The coral reef itself is an ecosystem that has producers, consumers and decomposers; however, the coral polyps within the coral reef are known as primary consumers because they consume producers. The coral polyps create the coral reef's structure with algae and are living organisms.
Within a coral reef ecosystem, the producers are the sea weeds, the sea grasses and the plankton species. The primary consumers are the coral polyps, some mollusk species, the zooplankton species, the starfish, the crabs, the sea urchins, the green sea turtle and some smaller fish living in the coral reef system. The primary consumers feed on the producers. The secondary consumers are the butterfly fish, triggerfish, puffer fish, shrimp, other mollusk species and lobsters. Secondary consumers feed on primary consumers and sometimes feed on producers as well, reports Stanford University.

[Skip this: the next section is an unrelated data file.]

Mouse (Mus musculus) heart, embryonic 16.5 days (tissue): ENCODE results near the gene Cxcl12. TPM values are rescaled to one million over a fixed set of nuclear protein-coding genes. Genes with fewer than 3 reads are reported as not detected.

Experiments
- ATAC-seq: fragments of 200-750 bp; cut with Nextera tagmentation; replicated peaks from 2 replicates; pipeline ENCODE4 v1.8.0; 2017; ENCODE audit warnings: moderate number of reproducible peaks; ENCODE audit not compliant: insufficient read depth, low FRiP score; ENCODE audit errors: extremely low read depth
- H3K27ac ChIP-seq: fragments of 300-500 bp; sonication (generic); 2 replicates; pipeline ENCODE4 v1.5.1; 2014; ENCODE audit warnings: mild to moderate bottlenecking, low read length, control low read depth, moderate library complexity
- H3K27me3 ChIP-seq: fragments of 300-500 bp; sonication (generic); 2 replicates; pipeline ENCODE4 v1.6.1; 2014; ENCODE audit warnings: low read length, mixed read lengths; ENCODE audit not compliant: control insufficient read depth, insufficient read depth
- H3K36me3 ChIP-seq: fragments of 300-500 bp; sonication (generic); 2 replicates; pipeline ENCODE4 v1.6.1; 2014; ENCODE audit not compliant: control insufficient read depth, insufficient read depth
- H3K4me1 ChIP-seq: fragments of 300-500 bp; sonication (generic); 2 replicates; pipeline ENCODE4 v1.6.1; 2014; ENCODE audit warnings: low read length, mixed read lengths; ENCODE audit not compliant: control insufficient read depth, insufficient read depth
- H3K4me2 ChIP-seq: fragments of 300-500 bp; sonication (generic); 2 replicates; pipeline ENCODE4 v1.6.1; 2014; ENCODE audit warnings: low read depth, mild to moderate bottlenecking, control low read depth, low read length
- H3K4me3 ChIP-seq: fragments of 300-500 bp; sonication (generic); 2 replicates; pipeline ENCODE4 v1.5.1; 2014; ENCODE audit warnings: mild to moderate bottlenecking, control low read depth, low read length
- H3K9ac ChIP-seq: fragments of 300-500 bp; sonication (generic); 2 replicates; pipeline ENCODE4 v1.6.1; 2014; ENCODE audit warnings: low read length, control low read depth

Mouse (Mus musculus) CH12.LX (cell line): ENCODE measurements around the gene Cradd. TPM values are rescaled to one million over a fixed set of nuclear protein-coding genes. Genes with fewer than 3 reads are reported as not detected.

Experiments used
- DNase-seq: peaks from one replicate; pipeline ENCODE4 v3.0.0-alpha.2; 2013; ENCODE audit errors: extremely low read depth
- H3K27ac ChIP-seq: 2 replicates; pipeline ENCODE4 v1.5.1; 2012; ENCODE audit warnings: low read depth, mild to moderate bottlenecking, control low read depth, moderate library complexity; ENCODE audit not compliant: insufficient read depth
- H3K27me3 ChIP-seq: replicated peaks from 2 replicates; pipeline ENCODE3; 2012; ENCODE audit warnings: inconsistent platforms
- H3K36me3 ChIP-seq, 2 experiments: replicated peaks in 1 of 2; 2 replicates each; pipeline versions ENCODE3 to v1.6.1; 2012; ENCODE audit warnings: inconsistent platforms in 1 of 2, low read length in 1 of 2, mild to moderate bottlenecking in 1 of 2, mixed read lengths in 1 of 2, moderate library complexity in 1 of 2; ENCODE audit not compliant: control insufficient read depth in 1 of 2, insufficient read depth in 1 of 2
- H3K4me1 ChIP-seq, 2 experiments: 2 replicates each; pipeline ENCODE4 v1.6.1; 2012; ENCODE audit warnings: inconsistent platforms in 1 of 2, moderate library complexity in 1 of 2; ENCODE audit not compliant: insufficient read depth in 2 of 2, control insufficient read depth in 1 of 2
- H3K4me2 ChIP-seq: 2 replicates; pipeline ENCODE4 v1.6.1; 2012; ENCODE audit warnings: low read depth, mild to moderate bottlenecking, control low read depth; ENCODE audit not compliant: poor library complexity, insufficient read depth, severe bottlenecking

The tertiary consumers eat secondary consumers and can also sometimes eat primary consumers and producers. Within a coral reef ecosystem, the tertiary consumers are seals, barracudas, sea birds, dolphins, moray eels and sharks. Lastly, the decomposers help to break down the waste within the ecosystem. They help to dissolve dead organisms as well. By breaking down the waste, the decomposers are able to generate new energy that helps to sustain the ecosystem. All ecosystems are made up of these complex food chains with producers, primary consumers, secondary consumers, tertiary consumers and decomposers, reports National Geographic.